Nothing is more cosy than an open fire

Is their anything more inviting than a beautiful, roaring fire? On those dark, cold winter nights after a long tiring day at work, could anything be more relaxing than sitting in the warm glow of a crackling fire? Open fires can create a perfect homey atmosphere, they are inviting and comforting. They feel like home; a place where your family gather or a place to curl up with that special person and relax. Nothing quite compares to that wonderful crackle and pop of logs burning, the beauty of the flames dancing around, the dim lighting glow which brightens any winter night and that toasty warm feeling it brings. A home is just incomplete without one.

A pile of kiln-dried logs piled next to a fire place is even all the rage now. Most instagram or pinterest posts around cosy homes all include a stunning fire places with a stack of logs just waiting for the cold winter ahead. You look at the pictures and just envision yourself there, smelling that sweet aroma of the burning logs, feeling that warmth surrounding your cold toes, watching the dog peacefully sleep. Yet even though we are all guilty of wanting that, so many of us turn down the idea of an open fire in our homes.

A fire is more than just a fashion statement

Although, let be honest, we all love a good fashion statement. There is however, plenty more reasons to have a fire in your home than just a desire to be featured in good housekeeping (which is a life aim of mine). We all know that things come into fashion and go back out. Well open fires in homes became fashionable a very long time ago. In medieval times open fires were seen as a sign of wealth. Open fires still have many upsides even in today's modern times where you can control your central heating via an app.

An alternative option to open fires is the use of closed fires. These are stoves often installed in peoples kitchens or living rooms, and you simply place the fire inside of the stove and it has the same effects. Although I can see upsides to a closed fire over an open one, personally I feel it ruins the effect of an open fire. It masks the beautiful smells, the delicate pops and crackles from the wood and you don't get the wonderful glow which accompanies an open fire.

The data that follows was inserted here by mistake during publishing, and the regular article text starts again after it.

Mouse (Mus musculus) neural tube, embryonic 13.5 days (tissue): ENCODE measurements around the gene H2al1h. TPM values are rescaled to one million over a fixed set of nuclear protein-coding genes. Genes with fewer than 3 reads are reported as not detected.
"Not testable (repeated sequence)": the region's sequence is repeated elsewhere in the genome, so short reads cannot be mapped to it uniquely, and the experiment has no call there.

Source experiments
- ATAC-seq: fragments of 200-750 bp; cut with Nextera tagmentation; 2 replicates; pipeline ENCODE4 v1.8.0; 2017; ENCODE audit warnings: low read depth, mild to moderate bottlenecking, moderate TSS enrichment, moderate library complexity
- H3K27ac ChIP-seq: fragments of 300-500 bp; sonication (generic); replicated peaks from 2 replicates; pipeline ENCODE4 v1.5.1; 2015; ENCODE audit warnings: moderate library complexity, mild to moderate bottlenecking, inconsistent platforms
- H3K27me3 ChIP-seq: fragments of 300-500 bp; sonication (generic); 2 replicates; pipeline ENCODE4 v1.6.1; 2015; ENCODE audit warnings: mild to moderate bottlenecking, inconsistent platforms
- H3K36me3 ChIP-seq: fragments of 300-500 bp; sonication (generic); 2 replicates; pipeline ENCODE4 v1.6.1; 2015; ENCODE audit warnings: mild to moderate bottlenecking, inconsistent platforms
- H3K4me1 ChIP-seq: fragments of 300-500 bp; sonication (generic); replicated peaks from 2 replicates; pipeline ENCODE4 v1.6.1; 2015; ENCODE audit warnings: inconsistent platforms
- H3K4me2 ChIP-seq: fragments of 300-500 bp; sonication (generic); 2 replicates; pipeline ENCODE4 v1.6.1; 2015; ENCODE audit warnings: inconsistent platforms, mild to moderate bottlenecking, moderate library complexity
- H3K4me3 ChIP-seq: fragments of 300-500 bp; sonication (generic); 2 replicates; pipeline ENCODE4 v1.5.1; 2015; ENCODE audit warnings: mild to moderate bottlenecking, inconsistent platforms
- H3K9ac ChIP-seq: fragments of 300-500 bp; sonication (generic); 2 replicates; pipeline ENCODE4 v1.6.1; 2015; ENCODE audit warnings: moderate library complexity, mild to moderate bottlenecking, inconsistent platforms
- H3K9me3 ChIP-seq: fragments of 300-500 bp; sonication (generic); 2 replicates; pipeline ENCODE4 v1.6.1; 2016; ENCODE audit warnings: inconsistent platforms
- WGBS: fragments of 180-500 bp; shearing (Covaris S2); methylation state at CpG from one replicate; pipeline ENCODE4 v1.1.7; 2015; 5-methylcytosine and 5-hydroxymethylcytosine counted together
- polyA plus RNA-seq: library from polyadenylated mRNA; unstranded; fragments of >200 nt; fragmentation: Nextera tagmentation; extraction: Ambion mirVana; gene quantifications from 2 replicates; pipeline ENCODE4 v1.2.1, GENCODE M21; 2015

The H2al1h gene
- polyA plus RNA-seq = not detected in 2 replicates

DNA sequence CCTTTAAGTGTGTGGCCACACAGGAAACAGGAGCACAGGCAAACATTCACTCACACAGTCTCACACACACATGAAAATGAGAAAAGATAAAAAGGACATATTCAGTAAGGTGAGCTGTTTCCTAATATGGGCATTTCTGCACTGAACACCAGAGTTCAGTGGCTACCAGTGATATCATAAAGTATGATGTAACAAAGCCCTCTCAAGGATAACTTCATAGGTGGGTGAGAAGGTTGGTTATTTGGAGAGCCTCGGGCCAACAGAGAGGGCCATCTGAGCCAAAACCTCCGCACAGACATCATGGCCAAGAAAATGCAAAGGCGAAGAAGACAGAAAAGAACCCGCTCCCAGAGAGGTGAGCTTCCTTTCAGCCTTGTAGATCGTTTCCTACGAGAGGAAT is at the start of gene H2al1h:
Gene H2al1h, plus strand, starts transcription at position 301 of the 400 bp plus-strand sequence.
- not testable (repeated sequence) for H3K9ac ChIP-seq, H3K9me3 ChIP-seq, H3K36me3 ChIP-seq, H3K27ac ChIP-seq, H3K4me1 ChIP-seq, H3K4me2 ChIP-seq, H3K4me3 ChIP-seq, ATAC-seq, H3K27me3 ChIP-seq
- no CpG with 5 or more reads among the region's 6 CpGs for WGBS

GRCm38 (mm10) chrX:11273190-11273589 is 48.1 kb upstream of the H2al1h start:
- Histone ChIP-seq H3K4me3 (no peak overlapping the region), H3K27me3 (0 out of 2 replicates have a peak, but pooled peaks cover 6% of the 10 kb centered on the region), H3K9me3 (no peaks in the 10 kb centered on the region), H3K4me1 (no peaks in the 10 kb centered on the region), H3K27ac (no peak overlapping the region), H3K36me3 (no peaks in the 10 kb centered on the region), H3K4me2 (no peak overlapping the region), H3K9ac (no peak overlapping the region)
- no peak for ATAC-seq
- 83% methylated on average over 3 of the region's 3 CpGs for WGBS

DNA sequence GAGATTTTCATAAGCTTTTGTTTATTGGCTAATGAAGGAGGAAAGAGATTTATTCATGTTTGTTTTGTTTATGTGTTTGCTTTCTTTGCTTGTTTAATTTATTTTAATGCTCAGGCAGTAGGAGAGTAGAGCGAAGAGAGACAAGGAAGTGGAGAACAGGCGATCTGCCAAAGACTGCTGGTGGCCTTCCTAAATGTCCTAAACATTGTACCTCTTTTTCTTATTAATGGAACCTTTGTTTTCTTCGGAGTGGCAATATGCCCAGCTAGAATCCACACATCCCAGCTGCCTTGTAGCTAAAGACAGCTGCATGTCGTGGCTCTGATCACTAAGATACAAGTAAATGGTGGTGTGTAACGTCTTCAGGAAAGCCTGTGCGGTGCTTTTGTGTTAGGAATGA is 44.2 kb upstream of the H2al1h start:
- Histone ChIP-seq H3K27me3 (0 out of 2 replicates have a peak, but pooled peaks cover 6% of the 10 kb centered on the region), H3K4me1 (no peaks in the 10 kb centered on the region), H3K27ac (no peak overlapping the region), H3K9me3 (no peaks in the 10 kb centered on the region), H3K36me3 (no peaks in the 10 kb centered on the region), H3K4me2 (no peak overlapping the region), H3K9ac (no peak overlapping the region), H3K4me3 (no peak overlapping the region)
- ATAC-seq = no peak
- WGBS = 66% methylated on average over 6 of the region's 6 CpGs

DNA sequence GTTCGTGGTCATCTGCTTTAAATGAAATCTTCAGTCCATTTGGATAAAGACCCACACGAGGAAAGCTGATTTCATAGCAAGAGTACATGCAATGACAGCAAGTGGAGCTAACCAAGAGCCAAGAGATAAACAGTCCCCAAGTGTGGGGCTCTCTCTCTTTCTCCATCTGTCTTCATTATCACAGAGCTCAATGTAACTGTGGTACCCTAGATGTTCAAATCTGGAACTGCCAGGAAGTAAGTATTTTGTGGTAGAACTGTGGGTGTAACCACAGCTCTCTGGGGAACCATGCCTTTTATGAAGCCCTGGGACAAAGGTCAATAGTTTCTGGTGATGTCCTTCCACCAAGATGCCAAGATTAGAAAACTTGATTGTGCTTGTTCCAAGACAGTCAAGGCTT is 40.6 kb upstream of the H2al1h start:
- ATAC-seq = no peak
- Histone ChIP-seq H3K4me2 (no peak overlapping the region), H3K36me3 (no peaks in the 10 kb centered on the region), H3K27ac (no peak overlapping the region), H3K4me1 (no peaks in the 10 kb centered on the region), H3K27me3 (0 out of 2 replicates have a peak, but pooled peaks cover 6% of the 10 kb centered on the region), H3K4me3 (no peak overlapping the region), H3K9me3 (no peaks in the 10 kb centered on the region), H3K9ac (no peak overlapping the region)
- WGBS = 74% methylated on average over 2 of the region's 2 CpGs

Benefits of an open fire


Like seriously pretty. Every cute house/hotel/cottage/pub all are 100% cuter and more inviting with an open fire. Fact. I'm sure I'm not the only person who agrees. Ask instagram, there are plenty of sad people like me on there.

On a more serious note though open fires really do have plenty of benefits.

- It adds a main room to your home.

It gives family and friends a good, inviting place to gather and socialise. Why wouldn't you want to sit in front of a roaring fire and share a drink with those you love?

-It creates a wonderful atmosphere.

The fire, the smell, the wonderful lighting, the warmth, it's all so beautiful. The atmosphere is not only calming and inviting but also gives the perfect setting for any evening relaxing.

- It brings people together.

Okay, now you may be reading this and thinking, what is she talking about? But honestly, it's true. If you have a lovely warm fire burning in your living room where is everyone going to sit? In the roam with the beautiful warm fire! No one can resist the lure of it, not even stroppy teenagers, and when you're all cosied up together you will have some lovely, quality family time.

- It can seriously lower the price of your heating bill.

Will you need your heating blazing all evening so that your whole house is like sun bathing in the Caribbean? No way! You can have one toasty warm room and then just pop your heating on for a short while before you go off to bed. Goodbye extra large heart stopping heating bill!

- It's better for the environment.

Wood is a renewable energy source and as long as you're purchasing your wood from sustainable sources (eg. they plant new trees when they cut them down) the world will benefit. It can lead to lower coal mining , less damage to the environment and less horrible gasses released into the ozone layer. Who knew fire could be so environmentally friendly?